I have not yet had to take any time off work as the back problem has coincided with my off duty time where I have been able to free it up with a combination of exercises, massage, and muscle relaxing drugs, but I fear it is only a matter of time before these ailments coincides with a pattern of work and requires me to take sick leave.

Riding my bike seems to actually improve rather than exacerbate my knee injury as it strengthens the muscles of the knee in question without irritating the injury, perhaps because the exercise is non load bearing and my knee is never fully straightened.

Unfortunately at work I am sitting down for long stretches of time which just makes a lower back problem worse.

The £100 Ebike is now showing 2,257 miles, so I have now ridden it 1,757 miles.

I still have not replaced the brake pads at the front as I have not quite run out of adjustment at the handlebar, so these original brake pads have lasted very well. Using this bike mainly for commuting on the road I can ride literally miles at a time without needing to apply the brakes, which explains their longevity.

They are simple mechanical disc brakes, that work well, but just don't get applied that much using the bike for commuting as I do.

Good job as the width of the motor in the rear wheel fouls the adjuster so that once you have run out of adjustment at the handlebar you have to take the rear wheel out to get at the adjuster.

Not a great bit of design, but it might be churlish to complain at the money I paid for it!

My other Oxygen Emate of around the same time period has a smaller diameter rear motor that does allow adjustment of the rear brake. Much better.

So apart from about 20 spokes I bought for the rear wheel at 35p each, and some brake pads, yet to be fitted, a saddle of my preference, a new throttle, and a splash of chain oil, I have spent diddly squat on this bike in those very enjoyable 1,757 miles.

The rear wheel seems to have now stabilised with no broken spokes for a long time. I did use about 18 spokes getting to this point though.
Change the brakes from cable to hydraulic, which are basically maintenance free and 100 times better than cable brakes. They don't cost much, but the difference to safety and function is massive.
 

georgehenry

Esteemed Pedelecer
Nov 7, 2015
1,138
1,001
Surrey
So, I changed the front brake pads today at 2265 miles, and adjusted the rear brake, in readiness for three early shifts that begin on Thursday.

Adjusting the rear brake with the simple allen key turn adjuster at the wheel should be a simple task but on this bike it is not as the width of the rear hub motor fowls the adjuster and means that you have to drop the rear wheel out of the drop outs to get at the adjuster.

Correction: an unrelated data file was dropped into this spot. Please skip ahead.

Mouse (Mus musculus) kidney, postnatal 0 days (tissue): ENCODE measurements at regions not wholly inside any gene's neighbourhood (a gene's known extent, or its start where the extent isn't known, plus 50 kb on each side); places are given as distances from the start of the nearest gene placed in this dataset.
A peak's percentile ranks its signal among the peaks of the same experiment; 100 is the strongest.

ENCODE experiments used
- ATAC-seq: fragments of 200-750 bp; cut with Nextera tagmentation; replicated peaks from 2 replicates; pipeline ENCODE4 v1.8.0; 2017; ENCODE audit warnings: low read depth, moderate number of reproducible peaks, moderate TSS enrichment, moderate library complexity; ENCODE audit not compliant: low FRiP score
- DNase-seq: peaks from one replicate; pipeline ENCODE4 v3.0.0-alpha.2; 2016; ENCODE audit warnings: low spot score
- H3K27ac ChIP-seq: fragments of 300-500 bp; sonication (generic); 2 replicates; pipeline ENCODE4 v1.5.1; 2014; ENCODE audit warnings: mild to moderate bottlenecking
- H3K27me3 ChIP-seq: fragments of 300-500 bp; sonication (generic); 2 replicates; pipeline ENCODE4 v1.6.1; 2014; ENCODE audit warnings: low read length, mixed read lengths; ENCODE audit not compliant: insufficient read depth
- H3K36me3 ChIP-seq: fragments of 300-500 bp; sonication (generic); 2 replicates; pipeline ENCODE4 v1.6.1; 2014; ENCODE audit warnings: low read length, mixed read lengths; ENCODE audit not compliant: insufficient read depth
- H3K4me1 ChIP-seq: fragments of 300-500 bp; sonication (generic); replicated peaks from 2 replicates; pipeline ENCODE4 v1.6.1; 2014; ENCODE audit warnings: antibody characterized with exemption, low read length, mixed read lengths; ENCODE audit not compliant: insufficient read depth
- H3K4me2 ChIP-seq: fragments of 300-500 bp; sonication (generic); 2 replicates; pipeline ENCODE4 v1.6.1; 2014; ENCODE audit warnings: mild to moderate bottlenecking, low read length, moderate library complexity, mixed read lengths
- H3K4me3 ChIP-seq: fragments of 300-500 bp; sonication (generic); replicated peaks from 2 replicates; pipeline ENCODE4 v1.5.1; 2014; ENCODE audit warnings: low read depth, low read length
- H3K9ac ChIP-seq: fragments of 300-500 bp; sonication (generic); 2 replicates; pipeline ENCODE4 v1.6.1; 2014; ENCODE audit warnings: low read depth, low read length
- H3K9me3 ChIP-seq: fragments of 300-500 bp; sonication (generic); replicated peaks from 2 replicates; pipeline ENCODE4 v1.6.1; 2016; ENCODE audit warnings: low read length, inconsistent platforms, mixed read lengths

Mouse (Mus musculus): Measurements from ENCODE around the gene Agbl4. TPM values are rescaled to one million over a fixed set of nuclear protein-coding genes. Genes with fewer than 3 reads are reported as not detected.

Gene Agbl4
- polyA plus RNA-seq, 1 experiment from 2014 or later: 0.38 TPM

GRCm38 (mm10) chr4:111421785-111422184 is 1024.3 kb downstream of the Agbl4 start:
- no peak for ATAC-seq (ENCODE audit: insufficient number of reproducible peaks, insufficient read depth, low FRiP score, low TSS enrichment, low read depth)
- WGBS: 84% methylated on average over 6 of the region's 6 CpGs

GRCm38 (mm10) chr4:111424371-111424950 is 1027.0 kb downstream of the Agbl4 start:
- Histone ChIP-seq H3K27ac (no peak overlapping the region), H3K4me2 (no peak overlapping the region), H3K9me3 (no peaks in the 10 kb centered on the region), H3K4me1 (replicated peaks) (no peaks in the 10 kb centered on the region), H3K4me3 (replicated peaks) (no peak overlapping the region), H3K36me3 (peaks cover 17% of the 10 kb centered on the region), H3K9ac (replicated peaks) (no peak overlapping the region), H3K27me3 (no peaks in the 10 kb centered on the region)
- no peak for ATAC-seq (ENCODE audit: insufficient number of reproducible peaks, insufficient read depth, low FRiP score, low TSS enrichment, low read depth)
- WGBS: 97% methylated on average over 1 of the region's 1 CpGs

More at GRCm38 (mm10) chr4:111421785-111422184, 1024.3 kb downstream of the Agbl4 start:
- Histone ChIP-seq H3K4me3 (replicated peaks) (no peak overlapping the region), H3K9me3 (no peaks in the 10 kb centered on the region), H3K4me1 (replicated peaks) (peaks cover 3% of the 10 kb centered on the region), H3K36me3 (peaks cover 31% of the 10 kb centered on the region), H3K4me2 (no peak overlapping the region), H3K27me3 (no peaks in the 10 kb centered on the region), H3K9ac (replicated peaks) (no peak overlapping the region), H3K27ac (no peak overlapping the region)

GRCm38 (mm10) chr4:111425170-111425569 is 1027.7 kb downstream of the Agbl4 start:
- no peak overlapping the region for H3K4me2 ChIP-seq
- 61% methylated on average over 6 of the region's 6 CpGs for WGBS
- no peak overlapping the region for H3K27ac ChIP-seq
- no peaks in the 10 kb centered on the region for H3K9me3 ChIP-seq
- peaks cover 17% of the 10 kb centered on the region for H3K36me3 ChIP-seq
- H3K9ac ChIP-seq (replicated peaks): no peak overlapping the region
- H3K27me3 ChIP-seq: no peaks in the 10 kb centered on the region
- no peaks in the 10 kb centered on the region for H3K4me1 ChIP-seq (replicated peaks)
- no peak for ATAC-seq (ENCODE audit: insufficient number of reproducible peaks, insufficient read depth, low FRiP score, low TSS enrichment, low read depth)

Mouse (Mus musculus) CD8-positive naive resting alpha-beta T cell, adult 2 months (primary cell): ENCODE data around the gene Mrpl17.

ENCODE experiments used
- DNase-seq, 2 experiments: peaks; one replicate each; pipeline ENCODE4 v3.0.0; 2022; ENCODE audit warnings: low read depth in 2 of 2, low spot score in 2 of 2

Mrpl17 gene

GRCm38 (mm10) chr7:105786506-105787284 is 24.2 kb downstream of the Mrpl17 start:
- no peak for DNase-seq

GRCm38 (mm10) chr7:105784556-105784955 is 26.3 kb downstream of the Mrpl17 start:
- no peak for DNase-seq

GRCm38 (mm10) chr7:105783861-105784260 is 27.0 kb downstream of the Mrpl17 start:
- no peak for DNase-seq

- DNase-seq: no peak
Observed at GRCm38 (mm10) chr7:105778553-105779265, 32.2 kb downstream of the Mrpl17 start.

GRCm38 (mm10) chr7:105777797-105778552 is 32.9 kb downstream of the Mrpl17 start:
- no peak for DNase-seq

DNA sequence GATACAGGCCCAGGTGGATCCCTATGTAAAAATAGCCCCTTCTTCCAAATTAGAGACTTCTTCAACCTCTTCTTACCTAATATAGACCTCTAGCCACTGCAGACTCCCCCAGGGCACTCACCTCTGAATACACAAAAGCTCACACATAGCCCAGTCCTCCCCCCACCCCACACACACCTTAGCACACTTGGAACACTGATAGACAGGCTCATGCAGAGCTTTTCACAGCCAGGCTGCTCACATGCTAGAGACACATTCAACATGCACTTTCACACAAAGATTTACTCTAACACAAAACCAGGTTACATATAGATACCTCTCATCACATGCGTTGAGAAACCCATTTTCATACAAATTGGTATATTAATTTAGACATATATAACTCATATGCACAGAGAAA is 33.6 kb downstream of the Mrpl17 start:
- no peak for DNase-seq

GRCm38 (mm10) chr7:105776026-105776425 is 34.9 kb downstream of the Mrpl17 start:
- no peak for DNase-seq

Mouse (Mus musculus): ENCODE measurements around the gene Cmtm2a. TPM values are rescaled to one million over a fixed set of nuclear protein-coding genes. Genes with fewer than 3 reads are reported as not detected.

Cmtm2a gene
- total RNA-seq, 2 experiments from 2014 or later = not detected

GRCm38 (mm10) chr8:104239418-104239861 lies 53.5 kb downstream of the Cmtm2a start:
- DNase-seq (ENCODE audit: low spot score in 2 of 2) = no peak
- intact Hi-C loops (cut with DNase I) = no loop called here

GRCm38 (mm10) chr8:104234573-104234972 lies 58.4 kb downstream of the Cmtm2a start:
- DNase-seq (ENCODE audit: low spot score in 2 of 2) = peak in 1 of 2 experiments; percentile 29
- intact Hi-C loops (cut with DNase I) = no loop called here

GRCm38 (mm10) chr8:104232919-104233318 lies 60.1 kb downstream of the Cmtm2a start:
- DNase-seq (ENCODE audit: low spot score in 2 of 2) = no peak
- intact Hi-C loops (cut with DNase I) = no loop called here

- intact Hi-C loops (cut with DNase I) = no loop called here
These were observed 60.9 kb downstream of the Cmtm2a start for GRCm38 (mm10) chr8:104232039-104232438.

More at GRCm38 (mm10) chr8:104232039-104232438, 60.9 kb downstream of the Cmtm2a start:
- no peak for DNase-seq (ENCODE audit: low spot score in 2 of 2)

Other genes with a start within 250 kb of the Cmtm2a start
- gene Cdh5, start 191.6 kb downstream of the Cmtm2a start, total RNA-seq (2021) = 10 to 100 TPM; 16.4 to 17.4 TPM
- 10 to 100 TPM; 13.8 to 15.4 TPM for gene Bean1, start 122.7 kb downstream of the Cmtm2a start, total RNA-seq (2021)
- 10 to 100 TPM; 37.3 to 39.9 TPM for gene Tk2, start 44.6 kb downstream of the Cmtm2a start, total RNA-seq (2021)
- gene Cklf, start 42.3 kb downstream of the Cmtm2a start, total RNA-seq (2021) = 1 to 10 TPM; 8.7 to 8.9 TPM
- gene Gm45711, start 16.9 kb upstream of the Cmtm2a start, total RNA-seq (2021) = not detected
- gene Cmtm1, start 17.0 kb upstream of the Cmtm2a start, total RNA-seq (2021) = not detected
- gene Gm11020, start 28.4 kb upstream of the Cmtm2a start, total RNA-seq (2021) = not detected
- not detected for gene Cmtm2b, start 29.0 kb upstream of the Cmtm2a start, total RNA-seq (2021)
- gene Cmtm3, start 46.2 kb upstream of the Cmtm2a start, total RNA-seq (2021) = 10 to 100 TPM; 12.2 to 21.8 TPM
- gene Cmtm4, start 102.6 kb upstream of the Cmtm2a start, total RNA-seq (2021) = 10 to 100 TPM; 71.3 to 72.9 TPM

Luckily there is some adjustment at the brake lever, and by mostly braking with the front brake you can extend the interval before it needs to be done. But I had used up nearly all the adjustment at the brake lever, and as I also needed to change the front pads, today was the day.

It did not take long to do, but I believe the fewer times you have to disconnect and take a rear hub motor wheel out the better to avoid any mishaps with the wires that exit from the rear axle.

Today was the first time I had dropped the rear wheel out of the drop outs simply to adjust the rear brake.

Previous to this the rear wheel had occasionally broken spokes and I had used that opportunity to adjust the rear brake when I took the wheel out to replace and adjust the tension of the spokes.

I seem to now have got to a point where the rear wheel is not braking spokes any more.
 

vfr400

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Jun 12, 2011
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Wouldn't it have been easier to take the caliper off to adjust it rather than the wheel? Just saying!
 
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Nealh

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Aug 7, 2014
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Removing said calliper may be an easier option, with my Swizzbee one can't do any work to the rear wheel until the calliper is removed. The Magura HS33 HRB has a cam lever to easily release the rim calliper.
 

georgehenry

Esteemed Pedelecer
Nov 7, 2015
1,138
1,001
Surrey
Rain Stopped Play

rain-stops-play-ap-670_8763.jpg

I had planned to ride my splendid £100 ebike to my three early shifts but with a lot of rain forecast on two of the days I only rode to one of them, the middle one of the three.

That day was however a very nice cold dry day and just right for cycling, and despite having to get up earlier than I would if I took my car and be very organised, I feel so much better for the exercise.

The new front brake pads and adjusted rear brakes felt fab. Using the bike on this 20 mile round trip road commute as I do, where I have to use my brakes relatively very little these mechanical disc brakes with motor cut outs are really all I need.

I have after all only had to put one set of pads in so far after the bike has travelled over 2,250 miles.

Just two days off and back onto late shifts where I can use The Haibike to travel on my cross country route to work, although the weather forecast seems to suggest a lot of heavy rain and potential flooding, so the car may get some more use!
 

georgehenry

Esteemed Pedelecer
Nov 7, 2015
1,138
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Surrey
Sub Zero Commuting

Just finished 4 early turn jobs at work, Friday the 5th through to yesterday Monday the 8th.

The weather was zero and sub zero cold on the way into work and pretty cold coming home.

I was lucky to only be on call on Sunday and as I am beginning to expect now, stayed at home. Nice work if you can get it.

I have work colleagues who have been called in from on call at home, but it is thankfully rare.

Before Covid we used to sit at work for the length of our shifts where we had no specific work to do which was not as nice.